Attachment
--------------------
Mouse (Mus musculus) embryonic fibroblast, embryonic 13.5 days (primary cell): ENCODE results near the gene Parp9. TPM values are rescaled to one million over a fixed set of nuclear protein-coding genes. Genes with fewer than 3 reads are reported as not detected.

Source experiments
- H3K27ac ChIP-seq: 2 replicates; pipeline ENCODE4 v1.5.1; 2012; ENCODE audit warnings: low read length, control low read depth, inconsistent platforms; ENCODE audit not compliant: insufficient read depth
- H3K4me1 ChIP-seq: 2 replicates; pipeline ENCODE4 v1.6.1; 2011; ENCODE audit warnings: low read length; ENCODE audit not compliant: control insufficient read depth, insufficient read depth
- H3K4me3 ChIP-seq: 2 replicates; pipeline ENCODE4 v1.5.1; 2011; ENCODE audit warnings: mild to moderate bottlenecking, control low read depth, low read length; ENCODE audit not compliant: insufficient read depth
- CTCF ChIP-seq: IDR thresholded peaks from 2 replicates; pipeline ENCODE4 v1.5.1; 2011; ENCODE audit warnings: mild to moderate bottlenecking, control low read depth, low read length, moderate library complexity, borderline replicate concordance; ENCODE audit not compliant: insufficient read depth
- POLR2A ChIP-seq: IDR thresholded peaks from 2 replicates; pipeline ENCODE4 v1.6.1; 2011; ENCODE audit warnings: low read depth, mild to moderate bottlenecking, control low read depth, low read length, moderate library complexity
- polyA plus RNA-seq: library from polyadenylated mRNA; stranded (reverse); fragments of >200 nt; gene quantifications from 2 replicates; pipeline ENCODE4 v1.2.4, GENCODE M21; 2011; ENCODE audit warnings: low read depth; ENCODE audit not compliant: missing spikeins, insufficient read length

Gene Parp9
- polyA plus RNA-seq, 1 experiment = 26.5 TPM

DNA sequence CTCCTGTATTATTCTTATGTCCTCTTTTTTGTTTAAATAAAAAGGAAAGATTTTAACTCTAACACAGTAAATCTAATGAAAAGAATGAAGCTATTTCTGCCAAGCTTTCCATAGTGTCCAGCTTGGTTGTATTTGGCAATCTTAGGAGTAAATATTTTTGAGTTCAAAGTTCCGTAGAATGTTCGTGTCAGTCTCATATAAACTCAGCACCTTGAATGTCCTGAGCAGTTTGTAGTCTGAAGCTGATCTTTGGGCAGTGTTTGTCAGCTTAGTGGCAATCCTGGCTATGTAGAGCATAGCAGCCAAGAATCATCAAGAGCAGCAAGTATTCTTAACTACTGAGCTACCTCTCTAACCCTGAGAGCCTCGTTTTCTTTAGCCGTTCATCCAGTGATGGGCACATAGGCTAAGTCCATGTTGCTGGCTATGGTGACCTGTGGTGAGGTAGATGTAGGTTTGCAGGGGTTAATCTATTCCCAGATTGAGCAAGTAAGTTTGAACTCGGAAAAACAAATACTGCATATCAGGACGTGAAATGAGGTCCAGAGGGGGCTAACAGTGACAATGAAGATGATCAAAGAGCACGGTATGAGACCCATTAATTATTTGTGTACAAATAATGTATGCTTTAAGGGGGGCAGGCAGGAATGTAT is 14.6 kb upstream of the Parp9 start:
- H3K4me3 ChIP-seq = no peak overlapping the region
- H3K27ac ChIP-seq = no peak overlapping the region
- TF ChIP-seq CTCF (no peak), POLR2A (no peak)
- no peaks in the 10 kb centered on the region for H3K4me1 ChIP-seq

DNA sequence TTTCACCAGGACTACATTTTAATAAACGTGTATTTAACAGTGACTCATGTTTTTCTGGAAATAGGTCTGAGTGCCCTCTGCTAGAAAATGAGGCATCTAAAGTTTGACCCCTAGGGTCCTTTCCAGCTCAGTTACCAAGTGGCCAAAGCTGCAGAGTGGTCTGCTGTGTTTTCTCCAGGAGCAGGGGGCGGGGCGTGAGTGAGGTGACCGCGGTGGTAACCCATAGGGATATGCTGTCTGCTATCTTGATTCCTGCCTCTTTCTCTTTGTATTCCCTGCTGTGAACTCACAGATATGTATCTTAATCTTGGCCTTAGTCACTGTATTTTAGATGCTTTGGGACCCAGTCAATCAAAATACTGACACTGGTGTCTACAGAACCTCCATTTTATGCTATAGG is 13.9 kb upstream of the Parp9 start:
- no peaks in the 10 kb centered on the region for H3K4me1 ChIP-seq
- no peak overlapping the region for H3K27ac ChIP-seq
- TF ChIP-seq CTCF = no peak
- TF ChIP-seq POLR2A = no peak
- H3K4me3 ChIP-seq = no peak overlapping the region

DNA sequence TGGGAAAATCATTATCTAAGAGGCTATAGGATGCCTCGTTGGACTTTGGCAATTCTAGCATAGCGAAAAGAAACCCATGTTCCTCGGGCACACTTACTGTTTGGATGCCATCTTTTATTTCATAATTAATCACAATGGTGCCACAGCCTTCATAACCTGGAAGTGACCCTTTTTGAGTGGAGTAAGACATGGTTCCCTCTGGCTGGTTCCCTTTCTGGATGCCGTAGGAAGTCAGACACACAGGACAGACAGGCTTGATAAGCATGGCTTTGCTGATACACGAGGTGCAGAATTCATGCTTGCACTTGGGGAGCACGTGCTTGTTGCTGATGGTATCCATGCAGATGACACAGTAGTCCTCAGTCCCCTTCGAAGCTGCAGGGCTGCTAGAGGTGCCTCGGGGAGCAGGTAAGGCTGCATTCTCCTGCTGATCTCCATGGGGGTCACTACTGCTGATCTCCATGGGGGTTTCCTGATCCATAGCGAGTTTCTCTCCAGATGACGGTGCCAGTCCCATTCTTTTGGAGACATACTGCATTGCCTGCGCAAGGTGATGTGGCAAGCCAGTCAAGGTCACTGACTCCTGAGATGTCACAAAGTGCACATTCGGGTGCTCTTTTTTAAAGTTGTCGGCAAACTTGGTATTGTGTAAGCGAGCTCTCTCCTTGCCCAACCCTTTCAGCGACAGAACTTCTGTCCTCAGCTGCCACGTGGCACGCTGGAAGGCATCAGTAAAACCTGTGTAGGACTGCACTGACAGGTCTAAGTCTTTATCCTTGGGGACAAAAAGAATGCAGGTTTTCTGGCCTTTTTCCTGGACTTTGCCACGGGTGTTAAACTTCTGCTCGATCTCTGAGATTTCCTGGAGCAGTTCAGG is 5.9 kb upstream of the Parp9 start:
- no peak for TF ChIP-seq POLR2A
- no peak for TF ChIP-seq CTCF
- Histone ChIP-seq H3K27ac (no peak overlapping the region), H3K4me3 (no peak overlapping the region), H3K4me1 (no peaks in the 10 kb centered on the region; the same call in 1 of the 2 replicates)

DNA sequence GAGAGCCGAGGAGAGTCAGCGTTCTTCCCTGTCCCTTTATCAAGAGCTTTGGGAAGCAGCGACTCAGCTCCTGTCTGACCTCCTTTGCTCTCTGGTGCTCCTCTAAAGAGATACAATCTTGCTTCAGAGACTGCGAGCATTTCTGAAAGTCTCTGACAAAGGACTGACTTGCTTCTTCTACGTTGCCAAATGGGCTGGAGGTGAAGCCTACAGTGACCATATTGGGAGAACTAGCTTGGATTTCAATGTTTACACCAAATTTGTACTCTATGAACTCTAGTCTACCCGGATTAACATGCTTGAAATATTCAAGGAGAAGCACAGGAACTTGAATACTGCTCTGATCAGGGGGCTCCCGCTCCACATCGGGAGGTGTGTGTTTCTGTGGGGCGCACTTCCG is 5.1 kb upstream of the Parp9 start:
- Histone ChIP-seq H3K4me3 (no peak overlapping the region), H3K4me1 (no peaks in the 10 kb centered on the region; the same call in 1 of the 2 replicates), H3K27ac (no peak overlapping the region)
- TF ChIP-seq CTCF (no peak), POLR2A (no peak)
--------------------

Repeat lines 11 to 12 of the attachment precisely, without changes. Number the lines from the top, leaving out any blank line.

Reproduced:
DNA sequence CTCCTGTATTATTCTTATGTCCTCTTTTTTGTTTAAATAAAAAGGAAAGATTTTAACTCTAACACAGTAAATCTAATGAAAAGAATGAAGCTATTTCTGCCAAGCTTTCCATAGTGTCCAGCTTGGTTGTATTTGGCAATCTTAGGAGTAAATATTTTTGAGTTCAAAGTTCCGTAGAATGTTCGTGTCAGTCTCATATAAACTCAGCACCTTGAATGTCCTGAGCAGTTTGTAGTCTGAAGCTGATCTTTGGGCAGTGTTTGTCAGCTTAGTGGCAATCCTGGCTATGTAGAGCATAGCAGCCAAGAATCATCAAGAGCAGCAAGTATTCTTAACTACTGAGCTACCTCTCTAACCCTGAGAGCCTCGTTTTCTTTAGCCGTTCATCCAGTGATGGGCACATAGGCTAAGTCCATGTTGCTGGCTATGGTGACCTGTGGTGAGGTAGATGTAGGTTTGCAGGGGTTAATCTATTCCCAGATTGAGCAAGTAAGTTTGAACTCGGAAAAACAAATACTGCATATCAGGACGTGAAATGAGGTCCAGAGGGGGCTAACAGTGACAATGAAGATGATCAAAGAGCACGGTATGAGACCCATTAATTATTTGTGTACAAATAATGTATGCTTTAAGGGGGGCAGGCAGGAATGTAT is 14.6 kb upstream of the Parp9 start:
- H3K4me3 ChIP-seq = no peak overlapping the region